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Netflix Sends ISPs a Warning on Net Neutrality
by Karl Bode 12:37PM Thursday Jan 23 2014
Just a few years ago Netflix's botched DVD rental business split and significant price hikes resulted in numerous analysts proclaiming the company was dead. Netflix's earnings yesterday suggested anything but -- the company announcing they'd added 1.7 million subscribers on the quarter and ended 2013 with over 44 million subscribers. Needless to say, most of the analysts who predicted Netflix's demise have been pretty quiet lately.

On a different subject, in a letter to investors (pdf) Reed Hastings touched on Verizon's recent neutrality court victory over the FCC's net neutrality rules, warning ISPs that if they start degrading video quality anti-competitively or imposing new troll tolls, Netflix will galvanize its userbase to publicly rise up against the carriers.

"In principle, a domestic ISP now can legally impede the video streams that members request from Netflix, degrading the experience we jointly provide..the motivation could be to get Netflix to pay fees to stop this degradation," notes Hastings. "Were this draconian scenario to unfold with some ISP, we would vigorously protest and encourage our members to demand the open Internet they are paying their ISP to deliver."

ISPs, Hastings notes, are "generally aware of the broad public support for net neutrality and don’t want to galvanize government action."

As I've noted recently, most ISPs aren't going to outright start blocking websites or content for just that reason. However, instead they've been engaged in more subtle abuses of gatekeeper power, whether it's Verizon's obnoxious lock down of competing products and services using bogus-techno-justifications, or AT&T's imposition of their new "sponsored data" effort that would heavily favor content companies with the deepest pockets.

AT&T's Sponsored Data is a good example of the kind of ideas ISPs could push forth that might not entirely bother deeper-pocketed companies like Netflix, or an FCC run by a former cable and wireless lobbyist, but could be bad for consumers and smaller companies all the same.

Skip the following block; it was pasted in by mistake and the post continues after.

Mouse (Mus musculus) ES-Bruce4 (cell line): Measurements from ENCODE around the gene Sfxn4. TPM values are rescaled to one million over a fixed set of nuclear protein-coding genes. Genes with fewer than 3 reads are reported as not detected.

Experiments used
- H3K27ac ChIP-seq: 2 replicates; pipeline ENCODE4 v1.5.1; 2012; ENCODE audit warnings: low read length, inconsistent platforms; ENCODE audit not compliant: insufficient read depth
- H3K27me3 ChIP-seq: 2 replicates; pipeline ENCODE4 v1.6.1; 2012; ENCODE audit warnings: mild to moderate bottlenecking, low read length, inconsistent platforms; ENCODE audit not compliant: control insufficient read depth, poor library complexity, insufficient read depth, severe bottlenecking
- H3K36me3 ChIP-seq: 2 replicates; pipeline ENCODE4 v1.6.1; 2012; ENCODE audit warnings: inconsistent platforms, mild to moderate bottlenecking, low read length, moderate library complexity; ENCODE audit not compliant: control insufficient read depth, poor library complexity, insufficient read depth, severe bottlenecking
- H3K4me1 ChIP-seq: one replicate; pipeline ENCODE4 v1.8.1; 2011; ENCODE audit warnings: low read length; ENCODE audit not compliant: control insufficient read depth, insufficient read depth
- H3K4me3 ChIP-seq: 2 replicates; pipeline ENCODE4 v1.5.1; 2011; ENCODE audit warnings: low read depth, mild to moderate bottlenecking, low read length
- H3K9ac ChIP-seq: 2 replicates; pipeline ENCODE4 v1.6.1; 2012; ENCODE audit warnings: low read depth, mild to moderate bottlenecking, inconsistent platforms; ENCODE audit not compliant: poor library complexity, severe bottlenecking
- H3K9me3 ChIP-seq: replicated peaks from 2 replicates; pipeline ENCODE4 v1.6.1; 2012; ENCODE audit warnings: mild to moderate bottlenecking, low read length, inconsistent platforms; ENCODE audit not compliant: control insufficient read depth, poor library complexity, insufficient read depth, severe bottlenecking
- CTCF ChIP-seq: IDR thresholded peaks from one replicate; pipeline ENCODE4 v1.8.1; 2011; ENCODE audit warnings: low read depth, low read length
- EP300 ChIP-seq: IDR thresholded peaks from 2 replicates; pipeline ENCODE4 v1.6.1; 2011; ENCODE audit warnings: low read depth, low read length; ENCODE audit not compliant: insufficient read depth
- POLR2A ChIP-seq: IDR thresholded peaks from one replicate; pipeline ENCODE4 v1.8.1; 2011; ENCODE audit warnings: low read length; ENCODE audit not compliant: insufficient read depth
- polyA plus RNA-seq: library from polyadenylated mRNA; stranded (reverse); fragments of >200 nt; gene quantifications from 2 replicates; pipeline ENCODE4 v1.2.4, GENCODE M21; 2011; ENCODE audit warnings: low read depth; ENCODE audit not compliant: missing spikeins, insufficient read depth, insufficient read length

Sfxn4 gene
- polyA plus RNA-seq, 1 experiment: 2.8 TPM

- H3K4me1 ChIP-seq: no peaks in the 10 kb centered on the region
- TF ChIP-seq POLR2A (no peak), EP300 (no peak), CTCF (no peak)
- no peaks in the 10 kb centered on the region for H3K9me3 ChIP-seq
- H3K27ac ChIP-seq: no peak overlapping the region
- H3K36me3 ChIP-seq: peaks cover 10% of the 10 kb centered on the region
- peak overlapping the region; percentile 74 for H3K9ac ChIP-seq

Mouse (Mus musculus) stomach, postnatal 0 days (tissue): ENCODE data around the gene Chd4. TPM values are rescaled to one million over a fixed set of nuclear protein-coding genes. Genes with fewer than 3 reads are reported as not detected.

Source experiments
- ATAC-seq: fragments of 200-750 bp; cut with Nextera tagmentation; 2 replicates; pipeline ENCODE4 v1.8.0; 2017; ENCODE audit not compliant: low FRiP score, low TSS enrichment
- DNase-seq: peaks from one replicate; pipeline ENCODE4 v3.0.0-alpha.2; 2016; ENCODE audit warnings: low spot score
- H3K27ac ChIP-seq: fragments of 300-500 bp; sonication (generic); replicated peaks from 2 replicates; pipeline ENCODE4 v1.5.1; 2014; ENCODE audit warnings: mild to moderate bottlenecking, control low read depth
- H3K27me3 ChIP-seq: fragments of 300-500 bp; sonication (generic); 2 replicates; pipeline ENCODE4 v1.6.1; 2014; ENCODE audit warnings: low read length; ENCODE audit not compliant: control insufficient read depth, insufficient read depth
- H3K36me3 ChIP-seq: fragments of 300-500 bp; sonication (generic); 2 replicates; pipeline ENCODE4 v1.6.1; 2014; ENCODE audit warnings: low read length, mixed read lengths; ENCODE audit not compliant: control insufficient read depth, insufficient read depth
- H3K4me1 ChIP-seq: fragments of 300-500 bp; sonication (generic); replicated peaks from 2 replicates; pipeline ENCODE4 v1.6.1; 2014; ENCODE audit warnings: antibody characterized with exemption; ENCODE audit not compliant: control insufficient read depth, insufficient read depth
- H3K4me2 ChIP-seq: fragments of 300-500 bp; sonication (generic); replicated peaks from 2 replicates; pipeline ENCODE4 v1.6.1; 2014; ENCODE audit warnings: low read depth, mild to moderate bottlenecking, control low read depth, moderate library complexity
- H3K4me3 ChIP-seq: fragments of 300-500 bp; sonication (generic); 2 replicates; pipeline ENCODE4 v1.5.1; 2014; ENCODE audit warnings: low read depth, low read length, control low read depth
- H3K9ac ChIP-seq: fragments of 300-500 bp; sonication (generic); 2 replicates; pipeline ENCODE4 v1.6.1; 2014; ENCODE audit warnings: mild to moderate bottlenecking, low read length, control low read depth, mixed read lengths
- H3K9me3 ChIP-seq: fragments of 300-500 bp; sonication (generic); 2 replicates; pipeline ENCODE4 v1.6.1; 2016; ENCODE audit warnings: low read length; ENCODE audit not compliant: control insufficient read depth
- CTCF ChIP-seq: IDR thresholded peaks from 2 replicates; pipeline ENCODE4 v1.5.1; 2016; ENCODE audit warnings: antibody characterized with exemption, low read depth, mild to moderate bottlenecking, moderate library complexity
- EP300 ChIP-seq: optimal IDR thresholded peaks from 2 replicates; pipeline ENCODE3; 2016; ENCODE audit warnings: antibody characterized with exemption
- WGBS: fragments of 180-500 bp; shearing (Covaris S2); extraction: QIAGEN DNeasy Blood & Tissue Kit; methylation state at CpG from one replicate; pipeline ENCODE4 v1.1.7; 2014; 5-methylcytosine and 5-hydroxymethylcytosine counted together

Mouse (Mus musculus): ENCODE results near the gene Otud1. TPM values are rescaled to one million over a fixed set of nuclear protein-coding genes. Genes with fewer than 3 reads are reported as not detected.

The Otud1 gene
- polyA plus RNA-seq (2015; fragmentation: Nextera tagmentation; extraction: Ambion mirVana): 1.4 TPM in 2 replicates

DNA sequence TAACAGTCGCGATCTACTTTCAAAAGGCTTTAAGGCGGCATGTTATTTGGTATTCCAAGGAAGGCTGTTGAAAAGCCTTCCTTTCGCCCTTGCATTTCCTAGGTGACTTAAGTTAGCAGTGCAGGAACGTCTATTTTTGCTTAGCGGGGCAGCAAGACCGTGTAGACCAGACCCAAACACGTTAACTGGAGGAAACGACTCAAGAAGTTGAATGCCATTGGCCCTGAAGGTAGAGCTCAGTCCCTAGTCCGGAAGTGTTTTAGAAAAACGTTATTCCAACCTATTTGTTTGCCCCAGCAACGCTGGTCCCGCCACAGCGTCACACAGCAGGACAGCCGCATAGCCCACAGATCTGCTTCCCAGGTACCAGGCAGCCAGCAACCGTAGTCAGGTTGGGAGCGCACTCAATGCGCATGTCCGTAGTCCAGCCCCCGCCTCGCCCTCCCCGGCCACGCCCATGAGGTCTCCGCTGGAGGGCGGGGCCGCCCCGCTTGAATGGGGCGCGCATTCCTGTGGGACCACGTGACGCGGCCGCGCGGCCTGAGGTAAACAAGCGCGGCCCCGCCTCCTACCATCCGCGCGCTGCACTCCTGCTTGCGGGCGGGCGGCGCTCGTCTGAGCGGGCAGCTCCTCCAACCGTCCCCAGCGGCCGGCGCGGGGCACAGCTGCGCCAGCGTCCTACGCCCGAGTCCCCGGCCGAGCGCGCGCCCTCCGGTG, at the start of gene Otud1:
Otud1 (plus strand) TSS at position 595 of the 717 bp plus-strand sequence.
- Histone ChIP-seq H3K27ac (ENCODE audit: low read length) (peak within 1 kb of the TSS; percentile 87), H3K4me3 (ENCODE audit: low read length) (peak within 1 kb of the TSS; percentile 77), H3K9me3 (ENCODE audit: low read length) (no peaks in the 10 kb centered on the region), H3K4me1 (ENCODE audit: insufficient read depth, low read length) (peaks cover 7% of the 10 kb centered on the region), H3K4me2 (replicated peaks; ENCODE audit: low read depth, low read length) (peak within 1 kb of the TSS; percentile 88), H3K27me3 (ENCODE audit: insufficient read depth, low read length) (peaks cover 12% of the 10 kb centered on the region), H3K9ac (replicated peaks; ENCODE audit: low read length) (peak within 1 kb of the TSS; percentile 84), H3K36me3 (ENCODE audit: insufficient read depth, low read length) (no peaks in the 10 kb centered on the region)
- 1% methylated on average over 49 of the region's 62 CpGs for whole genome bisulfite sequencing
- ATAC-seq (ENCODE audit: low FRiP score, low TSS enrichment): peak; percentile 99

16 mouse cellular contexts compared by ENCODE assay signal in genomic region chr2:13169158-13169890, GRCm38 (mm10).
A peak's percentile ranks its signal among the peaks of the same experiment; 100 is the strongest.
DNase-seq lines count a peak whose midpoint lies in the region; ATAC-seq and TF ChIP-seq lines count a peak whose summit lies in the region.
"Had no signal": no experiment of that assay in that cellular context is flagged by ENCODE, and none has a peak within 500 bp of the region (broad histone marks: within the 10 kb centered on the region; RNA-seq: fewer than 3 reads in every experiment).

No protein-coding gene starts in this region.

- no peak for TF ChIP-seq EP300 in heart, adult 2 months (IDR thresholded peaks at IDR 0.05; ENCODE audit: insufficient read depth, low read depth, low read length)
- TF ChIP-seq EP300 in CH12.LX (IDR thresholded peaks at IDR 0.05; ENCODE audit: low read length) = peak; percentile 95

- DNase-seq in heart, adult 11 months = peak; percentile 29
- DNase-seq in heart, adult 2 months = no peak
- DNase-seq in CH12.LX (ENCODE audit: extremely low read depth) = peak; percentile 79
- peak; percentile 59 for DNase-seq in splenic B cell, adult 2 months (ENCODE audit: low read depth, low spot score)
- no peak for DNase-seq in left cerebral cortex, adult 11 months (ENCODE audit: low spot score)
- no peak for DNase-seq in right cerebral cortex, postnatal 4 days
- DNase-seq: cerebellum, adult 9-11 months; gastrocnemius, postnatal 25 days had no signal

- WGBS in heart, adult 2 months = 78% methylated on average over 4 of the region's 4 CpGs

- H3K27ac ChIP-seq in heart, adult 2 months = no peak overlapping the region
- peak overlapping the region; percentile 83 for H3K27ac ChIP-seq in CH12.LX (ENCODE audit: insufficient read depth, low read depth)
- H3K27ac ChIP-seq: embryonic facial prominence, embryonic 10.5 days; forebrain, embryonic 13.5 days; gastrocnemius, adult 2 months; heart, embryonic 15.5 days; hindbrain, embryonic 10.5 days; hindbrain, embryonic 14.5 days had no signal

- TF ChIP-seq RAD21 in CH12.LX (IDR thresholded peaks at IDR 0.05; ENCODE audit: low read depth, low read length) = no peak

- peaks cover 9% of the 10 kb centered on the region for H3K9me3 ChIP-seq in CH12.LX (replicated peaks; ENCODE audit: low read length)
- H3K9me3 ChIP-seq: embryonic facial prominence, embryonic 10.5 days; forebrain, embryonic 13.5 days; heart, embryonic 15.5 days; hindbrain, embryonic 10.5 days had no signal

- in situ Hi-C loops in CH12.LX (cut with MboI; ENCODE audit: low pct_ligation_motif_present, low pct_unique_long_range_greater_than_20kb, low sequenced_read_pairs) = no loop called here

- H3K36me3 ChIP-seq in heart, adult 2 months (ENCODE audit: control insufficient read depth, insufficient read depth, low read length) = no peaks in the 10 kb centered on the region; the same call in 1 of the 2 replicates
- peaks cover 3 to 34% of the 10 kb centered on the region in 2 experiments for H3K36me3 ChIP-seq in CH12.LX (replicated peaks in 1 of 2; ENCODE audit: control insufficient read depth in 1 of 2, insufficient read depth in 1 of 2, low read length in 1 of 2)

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65194623

join:2014-01-14

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reply to elray

Re: Who's pockets are deeper?

said by elray:

With apologies to Justin, BBR doesn't create an undue traffic burden.

Netflix does.

Using your Internet connection which you paid for is an undue burden? Seriously? Is that how screwed up North America has become? Using services you paid for and you're evil scum? Seriously twisted and screwed up.

rradina

join:2000-08-08
Chesterfield, MO

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reply to Hall

Re: Modus Operandi

Perhaps a Comcast Snowden will step forward?


newview
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reply to tshirt
Comcast has already settled a lawsuit with the FCC for $800,000 for failure to follow certain conditions of the NBC merger agreement. They were less than diligent to "visibly offer and actively market" standalone broadband internet access. I suspect (though of course cannot prove) that Comcast is also dragging it's feet complying, or actively avoiding, other aspects of the agreement, especially those that benefit Comcast and cannot be proven unless you have inside knowledge.

As far as pricing polices goes, in my area, Comcast offers 10 ... yes that's 10 channels for $14.75. This laughable offer doesn't even meet their own criteria for the $15.00 discount. There is just no comparison between this offer and the $7.99 a month Netflix, even when they increase the price. Hell, even if they doubled the price it would be a better value than Comcast.

Netflix wants to introduce three pricing tiers for new members
»gigaom.com/2014/01/22/netflix-wa···-months/


newview
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quote:
"In principle, a domestic ISP now can legally impede the video streams that members request from Netflix, degrading the experience we jointly provide..the motivation could be to get Netflix to pay fees to stop this degradation," notes Hastings. "Were this draconian scenario to unfold with some ISP, we would vigorously protest and encourage our members to demand the open Internet they are paying their ISP to deliver."
Step one is already happening, and has been for some time. I spoke at length to a Netflix CSR rep just two days ago and he described the Comcast throttling issue policy as "common knowledge".